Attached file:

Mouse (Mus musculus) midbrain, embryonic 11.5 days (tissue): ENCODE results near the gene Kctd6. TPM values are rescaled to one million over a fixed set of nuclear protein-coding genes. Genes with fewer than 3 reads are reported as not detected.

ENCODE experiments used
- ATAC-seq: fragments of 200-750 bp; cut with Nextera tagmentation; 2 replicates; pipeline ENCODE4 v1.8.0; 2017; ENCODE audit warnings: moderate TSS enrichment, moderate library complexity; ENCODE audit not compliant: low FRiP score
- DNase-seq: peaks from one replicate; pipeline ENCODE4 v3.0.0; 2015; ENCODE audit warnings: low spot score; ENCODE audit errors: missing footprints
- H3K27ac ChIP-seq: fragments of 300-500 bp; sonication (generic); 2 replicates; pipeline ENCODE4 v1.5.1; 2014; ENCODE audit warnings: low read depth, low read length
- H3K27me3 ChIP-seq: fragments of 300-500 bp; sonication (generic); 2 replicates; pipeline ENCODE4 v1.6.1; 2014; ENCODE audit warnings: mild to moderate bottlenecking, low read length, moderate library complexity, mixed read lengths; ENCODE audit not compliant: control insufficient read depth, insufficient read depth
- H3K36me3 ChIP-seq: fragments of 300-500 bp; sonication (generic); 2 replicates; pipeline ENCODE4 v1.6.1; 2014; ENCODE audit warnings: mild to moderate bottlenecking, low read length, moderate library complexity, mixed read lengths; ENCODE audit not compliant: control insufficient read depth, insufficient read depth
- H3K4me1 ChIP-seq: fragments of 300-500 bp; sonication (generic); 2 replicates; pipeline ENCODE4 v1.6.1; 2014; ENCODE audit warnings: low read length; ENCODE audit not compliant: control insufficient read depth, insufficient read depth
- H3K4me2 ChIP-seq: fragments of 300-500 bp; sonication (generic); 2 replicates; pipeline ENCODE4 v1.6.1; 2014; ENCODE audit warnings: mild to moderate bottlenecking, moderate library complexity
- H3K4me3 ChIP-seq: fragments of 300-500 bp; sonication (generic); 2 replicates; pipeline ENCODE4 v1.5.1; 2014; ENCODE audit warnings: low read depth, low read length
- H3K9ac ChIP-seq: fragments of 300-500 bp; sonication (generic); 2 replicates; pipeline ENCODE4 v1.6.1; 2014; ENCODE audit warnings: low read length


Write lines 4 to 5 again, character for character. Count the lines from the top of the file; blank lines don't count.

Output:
- DNase-seq: peaks from one replicate; pipeline ENCODE4 v3.0.0; 2015; ENCODE audit warnings: low spot score; ENCODE audit errors: missing footprints
- H3K27ac ChIP-seq: fragments of 300-500 bp; sonication (generic); 2 replicates; pipeline ENCODE4 v1.5.1; 2014; ENCODE audit warnings: low read depth, low read length